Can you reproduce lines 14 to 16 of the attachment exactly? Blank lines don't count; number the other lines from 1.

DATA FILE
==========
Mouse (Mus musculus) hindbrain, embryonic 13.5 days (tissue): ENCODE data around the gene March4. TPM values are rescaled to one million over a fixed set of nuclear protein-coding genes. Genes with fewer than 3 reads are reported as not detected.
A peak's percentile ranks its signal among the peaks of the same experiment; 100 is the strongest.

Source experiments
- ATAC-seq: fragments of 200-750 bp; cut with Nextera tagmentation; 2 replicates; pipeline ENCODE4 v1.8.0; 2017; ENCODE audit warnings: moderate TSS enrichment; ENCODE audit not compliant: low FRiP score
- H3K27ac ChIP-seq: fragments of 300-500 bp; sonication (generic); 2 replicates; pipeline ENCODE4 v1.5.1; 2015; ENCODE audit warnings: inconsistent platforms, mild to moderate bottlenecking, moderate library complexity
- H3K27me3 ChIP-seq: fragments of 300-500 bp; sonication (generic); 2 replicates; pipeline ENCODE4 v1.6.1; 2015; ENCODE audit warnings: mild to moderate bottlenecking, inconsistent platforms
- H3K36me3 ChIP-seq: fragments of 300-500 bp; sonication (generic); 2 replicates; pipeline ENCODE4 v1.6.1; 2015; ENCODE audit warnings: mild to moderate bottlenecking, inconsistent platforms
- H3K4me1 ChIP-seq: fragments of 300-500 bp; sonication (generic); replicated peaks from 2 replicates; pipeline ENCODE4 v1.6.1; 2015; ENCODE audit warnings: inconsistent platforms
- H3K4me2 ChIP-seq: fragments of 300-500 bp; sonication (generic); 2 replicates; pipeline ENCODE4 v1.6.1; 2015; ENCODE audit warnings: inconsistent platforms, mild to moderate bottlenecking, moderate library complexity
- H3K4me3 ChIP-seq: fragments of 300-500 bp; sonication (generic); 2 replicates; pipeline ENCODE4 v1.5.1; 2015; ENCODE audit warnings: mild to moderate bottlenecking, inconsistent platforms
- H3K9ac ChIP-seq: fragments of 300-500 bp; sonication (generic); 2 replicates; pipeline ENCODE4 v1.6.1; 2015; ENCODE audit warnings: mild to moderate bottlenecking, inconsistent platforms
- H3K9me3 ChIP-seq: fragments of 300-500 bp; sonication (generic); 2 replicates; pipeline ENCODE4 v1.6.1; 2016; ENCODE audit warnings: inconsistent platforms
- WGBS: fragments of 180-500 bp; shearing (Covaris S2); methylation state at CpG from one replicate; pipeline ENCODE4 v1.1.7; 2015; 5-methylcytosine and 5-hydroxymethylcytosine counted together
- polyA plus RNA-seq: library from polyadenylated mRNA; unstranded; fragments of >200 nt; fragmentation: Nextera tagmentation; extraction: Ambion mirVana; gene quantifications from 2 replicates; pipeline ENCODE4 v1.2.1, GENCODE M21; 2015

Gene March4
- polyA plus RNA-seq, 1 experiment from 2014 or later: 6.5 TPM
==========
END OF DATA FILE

- polyA plus RNA-seq: library from polyadenylated mRNA; unstranded; fragments of >200 nt; fragmentation: Nextera tagmentation; extraction: Ambion mirVana; gene quantifications from 2 replicates; pipeline ENCODE4 v1.2.1, GENCODE M21; 2015

Gene March4
- polyA plus RNA-seq, 1 experiment from 2014 or later: 6.5 TPM